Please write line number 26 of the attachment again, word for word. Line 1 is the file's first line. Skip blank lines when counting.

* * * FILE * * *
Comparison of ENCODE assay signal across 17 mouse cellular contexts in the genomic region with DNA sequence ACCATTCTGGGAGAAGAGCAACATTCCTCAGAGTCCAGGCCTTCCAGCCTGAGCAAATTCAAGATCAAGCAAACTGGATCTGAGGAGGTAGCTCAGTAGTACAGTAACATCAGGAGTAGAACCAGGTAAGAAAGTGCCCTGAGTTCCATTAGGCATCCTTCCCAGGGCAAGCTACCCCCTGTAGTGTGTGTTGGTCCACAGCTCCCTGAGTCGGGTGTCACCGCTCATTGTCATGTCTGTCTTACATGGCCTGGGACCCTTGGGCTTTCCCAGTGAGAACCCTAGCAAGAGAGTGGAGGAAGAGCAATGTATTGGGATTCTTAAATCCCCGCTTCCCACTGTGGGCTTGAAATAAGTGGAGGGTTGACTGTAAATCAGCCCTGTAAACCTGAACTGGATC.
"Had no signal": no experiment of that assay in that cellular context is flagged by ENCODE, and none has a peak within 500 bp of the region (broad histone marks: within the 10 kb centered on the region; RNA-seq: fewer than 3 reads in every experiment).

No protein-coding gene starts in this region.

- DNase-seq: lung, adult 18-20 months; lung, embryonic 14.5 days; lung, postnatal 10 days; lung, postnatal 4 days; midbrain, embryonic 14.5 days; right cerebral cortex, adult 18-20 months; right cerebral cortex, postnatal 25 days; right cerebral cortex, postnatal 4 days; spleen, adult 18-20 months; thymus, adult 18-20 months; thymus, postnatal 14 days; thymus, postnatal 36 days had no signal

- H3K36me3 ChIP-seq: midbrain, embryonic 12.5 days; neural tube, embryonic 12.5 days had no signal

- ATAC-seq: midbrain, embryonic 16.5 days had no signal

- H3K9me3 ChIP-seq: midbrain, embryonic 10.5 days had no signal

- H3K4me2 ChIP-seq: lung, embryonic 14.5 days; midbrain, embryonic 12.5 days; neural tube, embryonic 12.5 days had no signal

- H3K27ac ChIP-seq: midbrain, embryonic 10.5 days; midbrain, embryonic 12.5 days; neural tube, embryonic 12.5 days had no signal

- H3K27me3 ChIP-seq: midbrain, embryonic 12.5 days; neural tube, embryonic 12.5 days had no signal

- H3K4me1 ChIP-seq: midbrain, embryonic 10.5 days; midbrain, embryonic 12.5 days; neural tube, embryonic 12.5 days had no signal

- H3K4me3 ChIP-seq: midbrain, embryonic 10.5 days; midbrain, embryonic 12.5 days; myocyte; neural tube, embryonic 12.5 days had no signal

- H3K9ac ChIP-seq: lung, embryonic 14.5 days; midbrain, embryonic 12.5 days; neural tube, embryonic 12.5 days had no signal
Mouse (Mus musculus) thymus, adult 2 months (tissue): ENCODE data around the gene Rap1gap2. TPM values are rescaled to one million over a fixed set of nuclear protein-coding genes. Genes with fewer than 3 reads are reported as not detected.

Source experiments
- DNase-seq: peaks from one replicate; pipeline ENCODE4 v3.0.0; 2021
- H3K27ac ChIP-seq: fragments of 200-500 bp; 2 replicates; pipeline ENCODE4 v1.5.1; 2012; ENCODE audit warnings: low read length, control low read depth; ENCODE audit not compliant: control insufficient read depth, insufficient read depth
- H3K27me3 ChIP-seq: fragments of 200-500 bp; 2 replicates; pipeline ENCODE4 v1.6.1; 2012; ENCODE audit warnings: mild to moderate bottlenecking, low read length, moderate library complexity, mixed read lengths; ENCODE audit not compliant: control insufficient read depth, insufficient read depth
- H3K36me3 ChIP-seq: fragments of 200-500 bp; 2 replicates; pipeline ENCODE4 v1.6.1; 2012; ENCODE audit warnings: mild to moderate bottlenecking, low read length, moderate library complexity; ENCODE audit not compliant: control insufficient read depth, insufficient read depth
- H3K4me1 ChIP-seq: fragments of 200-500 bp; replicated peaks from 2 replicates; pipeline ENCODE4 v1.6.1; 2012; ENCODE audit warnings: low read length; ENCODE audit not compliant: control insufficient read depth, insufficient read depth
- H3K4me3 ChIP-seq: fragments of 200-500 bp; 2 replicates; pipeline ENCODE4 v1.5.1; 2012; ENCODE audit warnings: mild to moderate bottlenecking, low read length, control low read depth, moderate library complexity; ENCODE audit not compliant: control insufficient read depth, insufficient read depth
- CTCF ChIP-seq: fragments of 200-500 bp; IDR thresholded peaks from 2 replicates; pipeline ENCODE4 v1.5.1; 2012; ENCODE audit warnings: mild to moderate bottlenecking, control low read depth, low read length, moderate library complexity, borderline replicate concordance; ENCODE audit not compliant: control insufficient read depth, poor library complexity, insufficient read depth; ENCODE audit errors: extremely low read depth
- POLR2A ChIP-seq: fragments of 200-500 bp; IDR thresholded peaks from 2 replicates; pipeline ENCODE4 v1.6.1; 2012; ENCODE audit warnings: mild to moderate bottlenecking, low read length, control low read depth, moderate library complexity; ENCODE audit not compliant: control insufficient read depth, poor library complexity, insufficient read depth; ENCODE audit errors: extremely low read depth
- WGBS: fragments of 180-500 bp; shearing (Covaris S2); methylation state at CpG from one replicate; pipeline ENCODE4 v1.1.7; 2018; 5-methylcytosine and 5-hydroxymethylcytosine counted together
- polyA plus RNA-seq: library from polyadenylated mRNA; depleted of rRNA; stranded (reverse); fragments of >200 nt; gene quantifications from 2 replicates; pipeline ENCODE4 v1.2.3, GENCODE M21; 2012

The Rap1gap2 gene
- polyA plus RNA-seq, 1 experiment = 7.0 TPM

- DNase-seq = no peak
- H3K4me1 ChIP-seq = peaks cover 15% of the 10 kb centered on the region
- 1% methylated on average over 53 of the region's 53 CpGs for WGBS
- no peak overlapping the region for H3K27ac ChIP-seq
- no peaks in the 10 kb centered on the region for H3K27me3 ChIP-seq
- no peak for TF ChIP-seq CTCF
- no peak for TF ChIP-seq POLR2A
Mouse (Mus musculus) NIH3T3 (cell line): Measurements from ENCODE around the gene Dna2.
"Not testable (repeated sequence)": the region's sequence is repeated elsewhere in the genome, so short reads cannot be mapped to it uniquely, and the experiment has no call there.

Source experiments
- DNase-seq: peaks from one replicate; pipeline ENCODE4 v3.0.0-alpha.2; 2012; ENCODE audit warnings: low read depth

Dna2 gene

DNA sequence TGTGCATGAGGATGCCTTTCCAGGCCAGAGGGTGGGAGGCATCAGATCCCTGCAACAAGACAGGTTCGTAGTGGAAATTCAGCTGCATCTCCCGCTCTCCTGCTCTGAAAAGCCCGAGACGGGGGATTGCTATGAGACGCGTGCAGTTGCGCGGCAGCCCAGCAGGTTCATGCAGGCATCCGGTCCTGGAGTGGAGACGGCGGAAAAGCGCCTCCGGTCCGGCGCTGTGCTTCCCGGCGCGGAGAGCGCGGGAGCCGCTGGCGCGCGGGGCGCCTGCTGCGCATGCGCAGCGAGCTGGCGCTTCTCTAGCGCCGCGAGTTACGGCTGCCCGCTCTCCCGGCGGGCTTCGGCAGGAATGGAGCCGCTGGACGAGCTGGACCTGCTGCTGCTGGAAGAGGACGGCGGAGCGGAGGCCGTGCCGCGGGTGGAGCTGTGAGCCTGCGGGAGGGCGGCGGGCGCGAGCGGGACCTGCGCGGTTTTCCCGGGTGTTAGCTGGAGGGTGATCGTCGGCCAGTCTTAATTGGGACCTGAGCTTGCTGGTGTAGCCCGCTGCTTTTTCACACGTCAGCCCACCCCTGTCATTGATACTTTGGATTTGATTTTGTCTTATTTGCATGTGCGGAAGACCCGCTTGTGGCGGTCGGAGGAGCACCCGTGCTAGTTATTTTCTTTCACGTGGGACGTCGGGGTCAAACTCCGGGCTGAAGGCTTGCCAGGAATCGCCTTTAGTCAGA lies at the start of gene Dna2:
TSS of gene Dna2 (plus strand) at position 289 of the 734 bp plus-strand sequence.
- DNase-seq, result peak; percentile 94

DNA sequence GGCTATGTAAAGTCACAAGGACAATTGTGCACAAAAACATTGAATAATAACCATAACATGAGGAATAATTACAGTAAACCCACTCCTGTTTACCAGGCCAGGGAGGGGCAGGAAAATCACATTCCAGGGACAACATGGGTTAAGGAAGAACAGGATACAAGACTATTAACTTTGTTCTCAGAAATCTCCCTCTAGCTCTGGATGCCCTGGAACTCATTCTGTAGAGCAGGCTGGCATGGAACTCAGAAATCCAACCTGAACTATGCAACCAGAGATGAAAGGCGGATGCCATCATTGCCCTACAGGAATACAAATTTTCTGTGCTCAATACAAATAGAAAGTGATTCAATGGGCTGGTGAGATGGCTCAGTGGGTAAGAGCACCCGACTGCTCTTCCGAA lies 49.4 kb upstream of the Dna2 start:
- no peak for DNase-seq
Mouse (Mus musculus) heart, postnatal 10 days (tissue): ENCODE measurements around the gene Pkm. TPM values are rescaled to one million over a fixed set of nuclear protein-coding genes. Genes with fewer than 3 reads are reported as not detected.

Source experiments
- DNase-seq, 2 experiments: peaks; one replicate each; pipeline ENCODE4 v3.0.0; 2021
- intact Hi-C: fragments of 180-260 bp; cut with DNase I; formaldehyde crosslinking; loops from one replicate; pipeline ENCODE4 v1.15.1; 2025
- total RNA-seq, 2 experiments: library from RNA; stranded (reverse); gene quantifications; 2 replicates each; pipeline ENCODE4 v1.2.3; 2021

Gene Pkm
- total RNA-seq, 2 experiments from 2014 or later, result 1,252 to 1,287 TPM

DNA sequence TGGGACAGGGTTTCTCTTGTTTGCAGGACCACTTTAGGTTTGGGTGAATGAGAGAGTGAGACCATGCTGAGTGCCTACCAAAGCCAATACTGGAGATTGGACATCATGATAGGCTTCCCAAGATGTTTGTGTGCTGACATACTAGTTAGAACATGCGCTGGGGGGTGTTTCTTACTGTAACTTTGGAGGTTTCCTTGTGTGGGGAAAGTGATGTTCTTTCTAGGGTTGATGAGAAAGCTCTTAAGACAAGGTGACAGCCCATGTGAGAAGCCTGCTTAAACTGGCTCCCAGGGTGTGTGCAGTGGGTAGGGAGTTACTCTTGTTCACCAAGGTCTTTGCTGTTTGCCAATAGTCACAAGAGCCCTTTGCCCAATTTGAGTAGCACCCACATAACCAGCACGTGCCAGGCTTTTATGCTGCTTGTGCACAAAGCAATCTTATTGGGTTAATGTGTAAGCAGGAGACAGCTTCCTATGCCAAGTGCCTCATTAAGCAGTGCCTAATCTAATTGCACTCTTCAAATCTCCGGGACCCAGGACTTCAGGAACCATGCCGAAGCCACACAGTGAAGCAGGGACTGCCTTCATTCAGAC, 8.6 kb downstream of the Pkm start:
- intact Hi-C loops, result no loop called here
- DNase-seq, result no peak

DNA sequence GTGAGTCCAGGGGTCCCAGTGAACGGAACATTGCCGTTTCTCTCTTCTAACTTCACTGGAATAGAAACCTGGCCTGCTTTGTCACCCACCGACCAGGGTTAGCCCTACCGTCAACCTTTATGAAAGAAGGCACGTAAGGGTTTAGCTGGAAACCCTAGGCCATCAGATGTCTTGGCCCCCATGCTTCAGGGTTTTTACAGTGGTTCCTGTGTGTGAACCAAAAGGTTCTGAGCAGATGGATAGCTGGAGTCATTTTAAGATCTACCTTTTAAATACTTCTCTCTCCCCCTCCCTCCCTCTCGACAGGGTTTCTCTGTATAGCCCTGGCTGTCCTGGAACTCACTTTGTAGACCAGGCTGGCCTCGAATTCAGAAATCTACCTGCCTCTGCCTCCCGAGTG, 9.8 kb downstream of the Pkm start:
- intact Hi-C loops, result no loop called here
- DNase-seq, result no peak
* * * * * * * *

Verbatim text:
The Rap1gap2 gene